Teenagers have a long journey to navigate through adolescence toward adulthood. Along the way, parents also face challenges as they guide and monitor their teenager’s development and activities. Respecting a teenager’s privacy can be a difficult balancing act: Cracking down on privacy can make a teen feel stifled, and giving it in abundance may allow a teen to make bad choices.
The teenage years should be a time when your child is gradually growing into an independent adult, according to Iowa State University. With parents to supervise, monitor and mentor them, teens should learn to be independent in a safe environment. Using this model as a guide, it’s reasonable to afford teenagers greater privacy and boundaries than younger children. For instance, child development website Kids Health advises that a teenager’s room, phone calls, text messages and emails should be free from parental intrusion.
Your ultimate goal should be to help your teenager become a happy, responsible adult, but safety should still come first. Have a frank conversation about your expectations regarding risk-taking activities and consequences, recommends the Office of National Drug Control Policy. Create clear house rules about conduct, provide a consequence for breaking each rule and insist that your teenager agree to these rules. Examples of important house rules for teens include avoiding drugs and alcohol, adhering to a curfew, and providing information about where they are going and with whom.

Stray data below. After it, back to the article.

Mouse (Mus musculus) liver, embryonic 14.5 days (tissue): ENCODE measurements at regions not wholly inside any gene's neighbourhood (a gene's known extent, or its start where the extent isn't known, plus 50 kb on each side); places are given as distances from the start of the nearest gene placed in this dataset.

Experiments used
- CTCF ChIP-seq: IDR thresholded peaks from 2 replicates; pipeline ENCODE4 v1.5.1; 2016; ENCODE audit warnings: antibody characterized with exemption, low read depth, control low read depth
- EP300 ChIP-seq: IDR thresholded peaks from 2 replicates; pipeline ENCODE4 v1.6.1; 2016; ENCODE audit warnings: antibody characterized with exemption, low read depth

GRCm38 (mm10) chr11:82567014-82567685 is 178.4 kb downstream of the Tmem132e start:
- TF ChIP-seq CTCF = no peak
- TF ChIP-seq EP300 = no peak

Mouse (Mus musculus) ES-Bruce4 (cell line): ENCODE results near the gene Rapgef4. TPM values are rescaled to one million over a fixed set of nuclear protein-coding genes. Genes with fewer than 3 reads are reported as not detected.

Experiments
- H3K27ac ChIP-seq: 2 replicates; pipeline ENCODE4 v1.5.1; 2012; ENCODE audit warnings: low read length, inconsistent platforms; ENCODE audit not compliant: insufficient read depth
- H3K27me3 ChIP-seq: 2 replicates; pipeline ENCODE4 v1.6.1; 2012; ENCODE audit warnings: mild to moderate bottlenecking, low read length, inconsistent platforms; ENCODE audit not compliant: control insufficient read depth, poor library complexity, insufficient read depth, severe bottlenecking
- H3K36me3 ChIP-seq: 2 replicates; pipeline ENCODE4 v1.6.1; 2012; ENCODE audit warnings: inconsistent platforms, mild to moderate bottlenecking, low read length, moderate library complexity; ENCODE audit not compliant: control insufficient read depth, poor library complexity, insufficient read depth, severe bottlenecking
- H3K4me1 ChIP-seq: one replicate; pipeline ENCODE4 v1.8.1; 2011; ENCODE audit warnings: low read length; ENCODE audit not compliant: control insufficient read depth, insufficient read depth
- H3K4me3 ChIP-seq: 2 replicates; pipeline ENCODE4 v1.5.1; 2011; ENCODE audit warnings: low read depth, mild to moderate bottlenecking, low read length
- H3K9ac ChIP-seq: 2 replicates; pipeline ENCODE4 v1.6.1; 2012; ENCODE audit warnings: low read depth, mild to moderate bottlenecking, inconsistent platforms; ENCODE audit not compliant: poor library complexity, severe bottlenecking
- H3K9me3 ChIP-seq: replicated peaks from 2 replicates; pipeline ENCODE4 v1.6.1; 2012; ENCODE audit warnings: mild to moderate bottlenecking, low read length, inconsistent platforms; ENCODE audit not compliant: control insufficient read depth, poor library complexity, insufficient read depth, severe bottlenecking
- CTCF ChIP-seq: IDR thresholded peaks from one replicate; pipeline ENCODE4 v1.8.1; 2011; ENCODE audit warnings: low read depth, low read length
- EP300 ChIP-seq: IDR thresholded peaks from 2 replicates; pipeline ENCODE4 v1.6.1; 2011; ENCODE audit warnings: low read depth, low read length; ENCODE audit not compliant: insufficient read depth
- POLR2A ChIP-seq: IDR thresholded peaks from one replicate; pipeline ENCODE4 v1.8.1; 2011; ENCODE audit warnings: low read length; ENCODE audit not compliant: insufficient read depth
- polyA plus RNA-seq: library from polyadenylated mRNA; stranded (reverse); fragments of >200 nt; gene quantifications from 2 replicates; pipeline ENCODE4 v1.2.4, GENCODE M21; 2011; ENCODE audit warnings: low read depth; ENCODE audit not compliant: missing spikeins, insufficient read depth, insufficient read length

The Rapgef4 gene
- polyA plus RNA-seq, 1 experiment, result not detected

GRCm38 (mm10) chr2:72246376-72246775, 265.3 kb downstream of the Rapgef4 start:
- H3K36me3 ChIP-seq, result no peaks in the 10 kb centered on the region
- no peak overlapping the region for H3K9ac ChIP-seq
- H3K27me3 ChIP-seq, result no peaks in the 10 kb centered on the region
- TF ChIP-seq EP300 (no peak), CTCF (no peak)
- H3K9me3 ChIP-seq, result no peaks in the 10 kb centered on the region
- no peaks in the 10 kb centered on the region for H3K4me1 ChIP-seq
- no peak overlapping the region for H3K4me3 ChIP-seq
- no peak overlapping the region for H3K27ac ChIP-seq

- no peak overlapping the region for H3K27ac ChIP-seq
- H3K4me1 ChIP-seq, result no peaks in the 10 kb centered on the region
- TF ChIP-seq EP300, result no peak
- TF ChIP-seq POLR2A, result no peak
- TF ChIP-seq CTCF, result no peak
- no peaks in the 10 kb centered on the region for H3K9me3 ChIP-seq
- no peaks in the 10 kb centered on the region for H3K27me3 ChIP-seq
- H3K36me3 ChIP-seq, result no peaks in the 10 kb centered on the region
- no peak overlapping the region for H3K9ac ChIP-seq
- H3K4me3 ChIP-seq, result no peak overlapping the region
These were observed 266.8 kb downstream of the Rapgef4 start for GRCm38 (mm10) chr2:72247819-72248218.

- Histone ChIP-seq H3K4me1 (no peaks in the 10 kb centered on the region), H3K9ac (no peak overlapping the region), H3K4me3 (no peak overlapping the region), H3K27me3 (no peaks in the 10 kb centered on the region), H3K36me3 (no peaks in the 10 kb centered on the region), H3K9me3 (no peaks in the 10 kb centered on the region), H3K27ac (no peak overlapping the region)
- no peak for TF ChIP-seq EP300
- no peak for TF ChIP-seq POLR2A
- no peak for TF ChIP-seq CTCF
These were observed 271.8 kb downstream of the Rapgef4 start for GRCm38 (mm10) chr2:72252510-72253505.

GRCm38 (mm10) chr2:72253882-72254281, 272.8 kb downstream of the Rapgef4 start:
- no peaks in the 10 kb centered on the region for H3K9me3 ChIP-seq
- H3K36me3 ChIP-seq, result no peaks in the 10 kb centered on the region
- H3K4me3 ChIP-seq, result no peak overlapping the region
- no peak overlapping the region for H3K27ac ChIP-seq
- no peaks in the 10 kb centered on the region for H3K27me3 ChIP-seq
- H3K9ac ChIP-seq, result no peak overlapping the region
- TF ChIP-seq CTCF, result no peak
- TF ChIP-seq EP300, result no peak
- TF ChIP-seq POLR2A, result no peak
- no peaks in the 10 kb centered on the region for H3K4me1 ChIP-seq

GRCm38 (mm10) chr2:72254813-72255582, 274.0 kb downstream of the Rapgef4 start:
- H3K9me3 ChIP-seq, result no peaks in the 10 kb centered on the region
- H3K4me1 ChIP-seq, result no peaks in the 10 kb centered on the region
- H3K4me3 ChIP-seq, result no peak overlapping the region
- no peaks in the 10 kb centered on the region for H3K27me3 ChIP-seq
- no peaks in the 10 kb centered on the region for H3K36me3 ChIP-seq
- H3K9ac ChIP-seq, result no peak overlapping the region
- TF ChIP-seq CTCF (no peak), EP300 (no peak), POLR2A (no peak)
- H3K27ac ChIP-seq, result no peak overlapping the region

Although challenging and often scary, it’s important to trust your teenager. Explain to your teen that you trust him and his ability to conduct himself respectfully and intelligently, advises KidsHealth. Also explain that you will continue to extend this trust unless he does something to break it. If your teen engages in activities you consider risky, such as drinking, drugs or sexual conduct, then explain how your teen will need to work to rebuild your trust. Check in often to make sure he’s keeping his commitment to follow house rules, advises the Office of National Drug Control Policy.
Most physicians use individual discretion about what information about a minor they disclose to parents, according to the American Academy of Pediatrics. Optimally, the physician will speak with both parents and the teenager about confidentiality, agreeing that the teen can confide in the physician privately unless the physician thinks the teen is in danger, either from herself or a specific situation.
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